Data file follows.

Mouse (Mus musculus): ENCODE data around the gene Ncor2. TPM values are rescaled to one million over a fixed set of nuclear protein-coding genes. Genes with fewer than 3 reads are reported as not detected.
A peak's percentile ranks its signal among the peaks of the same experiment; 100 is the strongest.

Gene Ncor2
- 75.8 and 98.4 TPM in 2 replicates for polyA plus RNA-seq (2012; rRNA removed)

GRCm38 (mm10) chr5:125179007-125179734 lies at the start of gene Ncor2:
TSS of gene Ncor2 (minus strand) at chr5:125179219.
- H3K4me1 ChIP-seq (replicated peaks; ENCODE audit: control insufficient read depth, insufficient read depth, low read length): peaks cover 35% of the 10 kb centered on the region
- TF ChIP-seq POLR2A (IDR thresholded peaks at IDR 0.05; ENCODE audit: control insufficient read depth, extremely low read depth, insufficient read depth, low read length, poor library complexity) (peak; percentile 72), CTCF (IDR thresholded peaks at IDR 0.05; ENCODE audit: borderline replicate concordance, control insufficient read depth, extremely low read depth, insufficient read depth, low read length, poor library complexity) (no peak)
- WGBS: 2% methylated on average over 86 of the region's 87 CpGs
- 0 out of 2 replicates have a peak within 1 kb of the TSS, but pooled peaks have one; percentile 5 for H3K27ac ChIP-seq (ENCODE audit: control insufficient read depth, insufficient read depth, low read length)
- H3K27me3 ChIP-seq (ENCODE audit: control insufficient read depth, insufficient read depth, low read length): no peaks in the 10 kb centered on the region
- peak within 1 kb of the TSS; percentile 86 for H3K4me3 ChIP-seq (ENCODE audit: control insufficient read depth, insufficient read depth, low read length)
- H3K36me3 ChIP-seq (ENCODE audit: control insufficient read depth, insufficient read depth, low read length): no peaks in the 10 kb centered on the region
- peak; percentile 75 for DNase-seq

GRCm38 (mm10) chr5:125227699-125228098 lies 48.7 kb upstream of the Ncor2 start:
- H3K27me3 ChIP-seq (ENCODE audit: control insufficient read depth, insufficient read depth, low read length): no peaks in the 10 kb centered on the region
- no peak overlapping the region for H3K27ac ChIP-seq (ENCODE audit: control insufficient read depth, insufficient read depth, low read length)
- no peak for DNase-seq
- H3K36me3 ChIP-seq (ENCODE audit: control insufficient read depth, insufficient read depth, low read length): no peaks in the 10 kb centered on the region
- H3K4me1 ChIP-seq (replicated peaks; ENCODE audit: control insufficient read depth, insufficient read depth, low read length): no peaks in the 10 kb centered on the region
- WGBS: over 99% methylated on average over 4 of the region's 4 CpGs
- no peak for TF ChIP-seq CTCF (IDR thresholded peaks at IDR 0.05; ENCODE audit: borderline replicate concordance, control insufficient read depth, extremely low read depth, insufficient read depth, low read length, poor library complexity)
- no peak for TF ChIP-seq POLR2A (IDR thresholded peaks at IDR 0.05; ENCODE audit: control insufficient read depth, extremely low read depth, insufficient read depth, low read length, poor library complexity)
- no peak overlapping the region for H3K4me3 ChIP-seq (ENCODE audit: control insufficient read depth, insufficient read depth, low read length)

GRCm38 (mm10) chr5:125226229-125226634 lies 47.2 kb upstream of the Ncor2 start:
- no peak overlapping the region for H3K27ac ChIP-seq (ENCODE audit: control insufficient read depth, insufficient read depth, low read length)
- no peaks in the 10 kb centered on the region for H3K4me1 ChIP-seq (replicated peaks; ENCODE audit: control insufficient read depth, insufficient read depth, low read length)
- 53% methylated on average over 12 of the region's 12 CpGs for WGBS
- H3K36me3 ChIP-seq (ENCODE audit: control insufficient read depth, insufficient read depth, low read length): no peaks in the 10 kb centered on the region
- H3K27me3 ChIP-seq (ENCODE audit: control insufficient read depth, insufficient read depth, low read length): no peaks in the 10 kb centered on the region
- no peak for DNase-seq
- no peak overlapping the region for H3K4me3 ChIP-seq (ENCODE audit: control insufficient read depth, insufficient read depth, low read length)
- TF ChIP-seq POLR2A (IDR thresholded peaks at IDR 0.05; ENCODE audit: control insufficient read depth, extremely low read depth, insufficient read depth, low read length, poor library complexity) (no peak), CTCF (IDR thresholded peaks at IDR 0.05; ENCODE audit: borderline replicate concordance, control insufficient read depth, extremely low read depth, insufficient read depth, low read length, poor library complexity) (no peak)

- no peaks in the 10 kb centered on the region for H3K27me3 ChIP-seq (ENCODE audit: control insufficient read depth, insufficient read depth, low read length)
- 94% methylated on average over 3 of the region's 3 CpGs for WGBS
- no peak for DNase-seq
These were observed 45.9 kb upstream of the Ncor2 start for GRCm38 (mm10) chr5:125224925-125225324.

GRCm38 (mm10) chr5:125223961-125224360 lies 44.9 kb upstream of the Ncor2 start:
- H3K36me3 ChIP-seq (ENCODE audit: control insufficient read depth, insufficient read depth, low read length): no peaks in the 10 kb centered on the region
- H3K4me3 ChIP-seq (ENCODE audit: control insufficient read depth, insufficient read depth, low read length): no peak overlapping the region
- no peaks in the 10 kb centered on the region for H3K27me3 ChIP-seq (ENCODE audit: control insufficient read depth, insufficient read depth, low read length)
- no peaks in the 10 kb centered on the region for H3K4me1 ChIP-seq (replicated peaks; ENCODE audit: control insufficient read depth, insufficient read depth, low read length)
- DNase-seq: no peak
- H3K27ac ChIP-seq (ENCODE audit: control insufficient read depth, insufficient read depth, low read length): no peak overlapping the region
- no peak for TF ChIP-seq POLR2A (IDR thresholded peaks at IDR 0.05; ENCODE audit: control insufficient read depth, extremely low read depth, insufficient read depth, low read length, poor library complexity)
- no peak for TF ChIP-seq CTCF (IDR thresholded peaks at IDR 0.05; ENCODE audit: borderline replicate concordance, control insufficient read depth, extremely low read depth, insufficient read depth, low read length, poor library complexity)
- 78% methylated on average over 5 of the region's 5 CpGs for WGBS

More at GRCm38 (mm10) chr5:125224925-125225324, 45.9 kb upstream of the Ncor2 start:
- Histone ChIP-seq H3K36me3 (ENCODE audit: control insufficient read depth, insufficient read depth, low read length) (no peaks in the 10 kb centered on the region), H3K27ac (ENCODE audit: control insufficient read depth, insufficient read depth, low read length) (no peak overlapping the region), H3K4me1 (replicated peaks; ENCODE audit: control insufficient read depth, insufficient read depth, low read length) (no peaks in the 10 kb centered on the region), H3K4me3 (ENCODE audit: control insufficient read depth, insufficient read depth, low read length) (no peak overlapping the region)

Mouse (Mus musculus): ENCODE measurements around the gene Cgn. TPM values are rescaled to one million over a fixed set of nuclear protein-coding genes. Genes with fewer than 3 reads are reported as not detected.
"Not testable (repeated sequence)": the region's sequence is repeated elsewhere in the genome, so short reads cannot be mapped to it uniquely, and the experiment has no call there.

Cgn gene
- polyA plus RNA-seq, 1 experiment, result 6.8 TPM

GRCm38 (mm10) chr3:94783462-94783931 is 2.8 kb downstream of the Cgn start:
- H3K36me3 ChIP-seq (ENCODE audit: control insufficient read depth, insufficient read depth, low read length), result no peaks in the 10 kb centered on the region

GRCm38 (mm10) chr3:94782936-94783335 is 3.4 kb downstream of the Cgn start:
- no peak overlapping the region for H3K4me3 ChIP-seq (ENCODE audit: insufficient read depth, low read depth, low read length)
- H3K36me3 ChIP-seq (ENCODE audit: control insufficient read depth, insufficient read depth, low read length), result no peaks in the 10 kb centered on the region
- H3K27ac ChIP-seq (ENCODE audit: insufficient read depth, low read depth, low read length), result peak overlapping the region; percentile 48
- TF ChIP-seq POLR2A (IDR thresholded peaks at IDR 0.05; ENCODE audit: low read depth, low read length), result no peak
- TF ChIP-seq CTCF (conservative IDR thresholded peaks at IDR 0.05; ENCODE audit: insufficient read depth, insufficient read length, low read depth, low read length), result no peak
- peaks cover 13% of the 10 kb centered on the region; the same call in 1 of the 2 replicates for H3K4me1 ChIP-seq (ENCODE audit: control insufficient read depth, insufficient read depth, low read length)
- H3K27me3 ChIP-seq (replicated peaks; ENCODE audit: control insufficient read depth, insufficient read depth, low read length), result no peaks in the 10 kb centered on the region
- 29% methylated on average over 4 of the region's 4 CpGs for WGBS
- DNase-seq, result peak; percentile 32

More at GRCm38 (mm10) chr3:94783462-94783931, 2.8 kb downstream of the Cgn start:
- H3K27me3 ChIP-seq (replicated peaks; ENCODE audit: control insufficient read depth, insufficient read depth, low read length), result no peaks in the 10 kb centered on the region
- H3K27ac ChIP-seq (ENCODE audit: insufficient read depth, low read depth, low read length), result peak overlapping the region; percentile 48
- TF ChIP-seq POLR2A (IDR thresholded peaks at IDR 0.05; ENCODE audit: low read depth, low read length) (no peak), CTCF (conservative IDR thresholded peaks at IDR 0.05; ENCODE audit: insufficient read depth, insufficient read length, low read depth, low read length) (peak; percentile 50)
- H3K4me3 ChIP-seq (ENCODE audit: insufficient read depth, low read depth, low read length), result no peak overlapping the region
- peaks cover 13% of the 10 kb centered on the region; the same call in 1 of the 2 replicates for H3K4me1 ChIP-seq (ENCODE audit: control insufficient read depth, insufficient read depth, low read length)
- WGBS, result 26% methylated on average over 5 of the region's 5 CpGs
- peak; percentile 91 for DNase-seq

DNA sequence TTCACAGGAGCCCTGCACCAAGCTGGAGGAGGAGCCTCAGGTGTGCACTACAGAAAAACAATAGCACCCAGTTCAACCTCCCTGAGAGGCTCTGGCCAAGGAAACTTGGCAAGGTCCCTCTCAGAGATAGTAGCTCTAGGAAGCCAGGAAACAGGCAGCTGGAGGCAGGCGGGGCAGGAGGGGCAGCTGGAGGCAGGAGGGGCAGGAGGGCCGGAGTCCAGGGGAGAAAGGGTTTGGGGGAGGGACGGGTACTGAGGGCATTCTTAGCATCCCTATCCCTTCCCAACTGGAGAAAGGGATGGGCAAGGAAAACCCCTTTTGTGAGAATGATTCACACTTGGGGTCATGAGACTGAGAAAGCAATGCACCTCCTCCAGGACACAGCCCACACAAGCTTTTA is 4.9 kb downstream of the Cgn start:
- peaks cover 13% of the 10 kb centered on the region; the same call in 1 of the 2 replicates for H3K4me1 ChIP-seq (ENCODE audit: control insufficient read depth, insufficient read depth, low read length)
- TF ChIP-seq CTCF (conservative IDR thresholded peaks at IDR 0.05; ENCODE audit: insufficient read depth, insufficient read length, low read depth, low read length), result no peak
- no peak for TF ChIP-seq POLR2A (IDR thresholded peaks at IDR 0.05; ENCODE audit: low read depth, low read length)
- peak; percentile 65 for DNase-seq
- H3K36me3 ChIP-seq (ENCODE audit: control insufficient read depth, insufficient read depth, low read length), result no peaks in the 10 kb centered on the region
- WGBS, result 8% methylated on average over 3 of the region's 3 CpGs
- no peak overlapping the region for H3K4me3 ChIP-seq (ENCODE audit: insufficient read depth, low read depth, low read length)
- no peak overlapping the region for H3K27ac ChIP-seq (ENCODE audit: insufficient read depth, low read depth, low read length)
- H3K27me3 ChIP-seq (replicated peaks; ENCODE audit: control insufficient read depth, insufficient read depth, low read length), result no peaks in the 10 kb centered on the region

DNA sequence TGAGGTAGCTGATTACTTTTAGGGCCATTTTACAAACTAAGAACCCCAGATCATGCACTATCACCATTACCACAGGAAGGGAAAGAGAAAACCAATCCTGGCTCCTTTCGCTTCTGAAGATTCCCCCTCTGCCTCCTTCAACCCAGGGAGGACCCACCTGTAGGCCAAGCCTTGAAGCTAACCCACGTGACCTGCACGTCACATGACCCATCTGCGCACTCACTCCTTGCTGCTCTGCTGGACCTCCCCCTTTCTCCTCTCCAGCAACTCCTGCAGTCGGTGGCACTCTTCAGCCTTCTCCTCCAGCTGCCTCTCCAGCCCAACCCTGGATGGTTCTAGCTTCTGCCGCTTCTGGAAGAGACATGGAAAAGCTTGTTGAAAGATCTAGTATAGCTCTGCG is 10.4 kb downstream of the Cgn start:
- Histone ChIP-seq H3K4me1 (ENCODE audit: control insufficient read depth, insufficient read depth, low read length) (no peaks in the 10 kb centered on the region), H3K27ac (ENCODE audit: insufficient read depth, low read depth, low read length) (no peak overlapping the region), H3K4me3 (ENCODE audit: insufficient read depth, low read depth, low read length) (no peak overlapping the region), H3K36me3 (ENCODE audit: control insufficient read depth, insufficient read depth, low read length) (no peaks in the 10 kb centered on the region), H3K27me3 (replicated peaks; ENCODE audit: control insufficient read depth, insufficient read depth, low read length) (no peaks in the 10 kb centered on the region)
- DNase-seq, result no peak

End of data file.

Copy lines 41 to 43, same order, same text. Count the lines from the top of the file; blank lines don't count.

- no peaks in the 10 kb centered on the region for H3K27me3 ChIP-seq (ENCODE audit: control insufficient read depth, insufficient read depth, low read length)
- no peaks in the 10 kb centered on the region for H3K4me1 ChIP-seq (replicated peaks; ENCODE audit: control insufficient read depth, insufficient read depth, low read length)
- DNase-seq: no peak